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U.S. House passes Rice-backed TSA improvement bill

Rep. Kathleen Rice, a member of the House

Rep. Kathleen Rice, a member of the House Homeland Security Committee, attends a field hearing at the National September 11 Memorial & Museum in Manhattan on Tuesday, Sept. 8, 2015. Credit: Yeong-Ung Yang

WASHINGTON - Legislation to strengthen and streamline airport access control measures co-sponsored by Rep. John Katko (R-Camillus) and Rep. Kathleen Rice (R-Garden City) passed in a bipartisan voice vote in the U.S. House on Tuesday evening.

It is one in a series of bills that Katko and Rice, both New Yorkers and former prosecutors, wrote and ushered through the House as chairman and ranking member, respectively, of the House subcommittee on transportation security.

They introduced the bill that passed Tuesday after authorities earlier this year discovered that airport and airline employees were using their security passes to avoid TSA checkpoints to illegally take guns and drugs onto airplanes.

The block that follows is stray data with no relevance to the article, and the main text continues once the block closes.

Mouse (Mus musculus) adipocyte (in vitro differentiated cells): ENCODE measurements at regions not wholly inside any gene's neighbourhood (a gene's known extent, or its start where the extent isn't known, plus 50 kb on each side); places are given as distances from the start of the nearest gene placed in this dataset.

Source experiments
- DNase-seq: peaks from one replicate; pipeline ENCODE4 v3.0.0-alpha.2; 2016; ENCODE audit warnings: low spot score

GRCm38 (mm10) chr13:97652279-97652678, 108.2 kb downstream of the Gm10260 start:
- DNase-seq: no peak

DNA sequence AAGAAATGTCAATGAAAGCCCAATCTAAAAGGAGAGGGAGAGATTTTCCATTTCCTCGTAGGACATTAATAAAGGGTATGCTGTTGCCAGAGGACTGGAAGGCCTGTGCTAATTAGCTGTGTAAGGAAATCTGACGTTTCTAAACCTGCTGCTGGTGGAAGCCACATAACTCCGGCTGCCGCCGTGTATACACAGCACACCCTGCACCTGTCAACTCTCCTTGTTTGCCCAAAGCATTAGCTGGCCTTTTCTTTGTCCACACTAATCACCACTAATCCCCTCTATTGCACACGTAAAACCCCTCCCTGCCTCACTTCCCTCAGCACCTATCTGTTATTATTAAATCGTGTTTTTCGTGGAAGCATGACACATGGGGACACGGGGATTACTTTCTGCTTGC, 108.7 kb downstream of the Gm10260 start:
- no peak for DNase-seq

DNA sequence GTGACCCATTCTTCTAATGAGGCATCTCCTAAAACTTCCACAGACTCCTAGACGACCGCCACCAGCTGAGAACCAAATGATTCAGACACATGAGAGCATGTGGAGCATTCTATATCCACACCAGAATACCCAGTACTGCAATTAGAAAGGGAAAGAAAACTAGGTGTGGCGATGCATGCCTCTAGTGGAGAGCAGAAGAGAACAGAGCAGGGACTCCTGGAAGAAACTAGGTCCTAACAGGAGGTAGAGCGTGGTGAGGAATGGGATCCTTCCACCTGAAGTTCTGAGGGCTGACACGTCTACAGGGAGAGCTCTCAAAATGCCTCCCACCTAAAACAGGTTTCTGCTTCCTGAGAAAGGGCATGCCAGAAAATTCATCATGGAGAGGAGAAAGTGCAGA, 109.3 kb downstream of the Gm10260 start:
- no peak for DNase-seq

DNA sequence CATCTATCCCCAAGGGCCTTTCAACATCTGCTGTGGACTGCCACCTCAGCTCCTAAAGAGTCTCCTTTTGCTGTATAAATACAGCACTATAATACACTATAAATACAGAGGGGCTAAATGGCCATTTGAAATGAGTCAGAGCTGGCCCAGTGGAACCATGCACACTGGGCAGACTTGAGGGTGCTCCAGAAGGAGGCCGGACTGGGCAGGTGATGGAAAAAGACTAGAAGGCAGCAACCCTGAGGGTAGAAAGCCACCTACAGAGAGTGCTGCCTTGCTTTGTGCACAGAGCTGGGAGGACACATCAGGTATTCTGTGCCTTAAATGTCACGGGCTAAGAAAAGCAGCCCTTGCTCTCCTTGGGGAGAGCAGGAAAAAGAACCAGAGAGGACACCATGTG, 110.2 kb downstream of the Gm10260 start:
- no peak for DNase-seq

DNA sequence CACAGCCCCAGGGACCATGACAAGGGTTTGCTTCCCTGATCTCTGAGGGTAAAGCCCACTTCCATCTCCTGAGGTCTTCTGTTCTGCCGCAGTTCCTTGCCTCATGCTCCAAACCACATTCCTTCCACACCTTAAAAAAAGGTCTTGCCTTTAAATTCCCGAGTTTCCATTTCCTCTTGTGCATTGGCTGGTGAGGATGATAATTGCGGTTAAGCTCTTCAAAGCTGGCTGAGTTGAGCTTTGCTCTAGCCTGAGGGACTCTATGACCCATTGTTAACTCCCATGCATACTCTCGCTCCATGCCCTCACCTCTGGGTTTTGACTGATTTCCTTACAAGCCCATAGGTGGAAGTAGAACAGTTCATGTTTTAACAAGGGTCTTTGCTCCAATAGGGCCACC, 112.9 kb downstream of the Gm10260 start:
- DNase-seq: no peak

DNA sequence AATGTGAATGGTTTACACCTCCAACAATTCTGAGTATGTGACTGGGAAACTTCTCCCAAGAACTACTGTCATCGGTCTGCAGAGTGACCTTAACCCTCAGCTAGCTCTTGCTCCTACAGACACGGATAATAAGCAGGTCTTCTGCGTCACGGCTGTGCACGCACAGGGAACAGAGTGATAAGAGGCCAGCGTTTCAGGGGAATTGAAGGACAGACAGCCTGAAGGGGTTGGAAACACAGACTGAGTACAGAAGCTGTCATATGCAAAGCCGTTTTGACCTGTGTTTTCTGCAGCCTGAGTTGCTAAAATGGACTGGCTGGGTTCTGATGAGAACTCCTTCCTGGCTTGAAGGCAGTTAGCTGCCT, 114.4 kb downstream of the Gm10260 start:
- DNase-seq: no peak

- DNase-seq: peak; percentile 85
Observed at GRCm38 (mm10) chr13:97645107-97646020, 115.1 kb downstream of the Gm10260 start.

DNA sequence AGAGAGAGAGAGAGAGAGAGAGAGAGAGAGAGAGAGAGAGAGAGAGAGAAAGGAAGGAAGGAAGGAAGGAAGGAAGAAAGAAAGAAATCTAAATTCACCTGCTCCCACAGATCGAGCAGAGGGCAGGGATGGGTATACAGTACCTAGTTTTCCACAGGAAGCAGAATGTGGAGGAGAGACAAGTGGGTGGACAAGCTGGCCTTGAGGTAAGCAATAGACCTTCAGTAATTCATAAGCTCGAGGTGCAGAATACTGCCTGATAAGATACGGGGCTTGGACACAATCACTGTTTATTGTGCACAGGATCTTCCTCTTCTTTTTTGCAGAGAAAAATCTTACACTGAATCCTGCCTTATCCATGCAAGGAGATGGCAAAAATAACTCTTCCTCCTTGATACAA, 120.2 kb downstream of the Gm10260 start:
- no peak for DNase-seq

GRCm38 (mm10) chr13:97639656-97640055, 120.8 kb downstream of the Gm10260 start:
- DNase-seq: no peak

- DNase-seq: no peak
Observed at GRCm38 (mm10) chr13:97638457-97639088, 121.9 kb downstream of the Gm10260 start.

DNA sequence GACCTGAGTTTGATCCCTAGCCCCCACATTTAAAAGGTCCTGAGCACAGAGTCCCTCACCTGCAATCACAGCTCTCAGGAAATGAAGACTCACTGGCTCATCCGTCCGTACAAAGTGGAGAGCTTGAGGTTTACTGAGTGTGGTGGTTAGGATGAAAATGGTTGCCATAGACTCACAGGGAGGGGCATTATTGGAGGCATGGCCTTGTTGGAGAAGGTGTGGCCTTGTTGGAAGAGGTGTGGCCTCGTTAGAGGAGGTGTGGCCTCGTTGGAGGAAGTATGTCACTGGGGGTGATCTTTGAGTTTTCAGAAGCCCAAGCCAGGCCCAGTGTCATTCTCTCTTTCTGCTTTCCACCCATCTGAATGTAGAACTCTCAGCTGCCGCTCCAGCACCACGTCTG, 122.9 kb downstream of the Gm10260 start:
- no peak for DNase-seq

In one case, authorities broke up a gun-smuggling ring operating between Atlanta and New York City. A Delta Air Lines employee used his security pass at least 17 times to avoid a TSA checkpoint so he could deliver a bag full of guns to a go-between, who would fly them to New York for sale on city streets.

The bill requires a new risk-based, intelligence-driven process for more frequent, randomized security screenings for airport and airline employees, and also shrinks the number of employee entry and exit points, according to Rice spokesman Coleman Lamb.

It also directs the TSA to tighten its vetting the criminal records of airport and airline workers in secure areas, Lamb said in a statement.

Rice and Katko are working with the Senate to attach the measure to other legislation to enact it.

Last Friday, President Barack Obama signed another Katko and Rice TSA improvement bill, which served as a vehicle to extend funding for the federal government through Dec. 11.

That new law requires TSA's investigators to spend at least half of their work time on criminal cases in order to be classified as law enforcement personnel. An internal review found TSA couldn't verify the investigators who were qualified for those posts, and that misclassifying them could cost up to $17 million over a five-year period.

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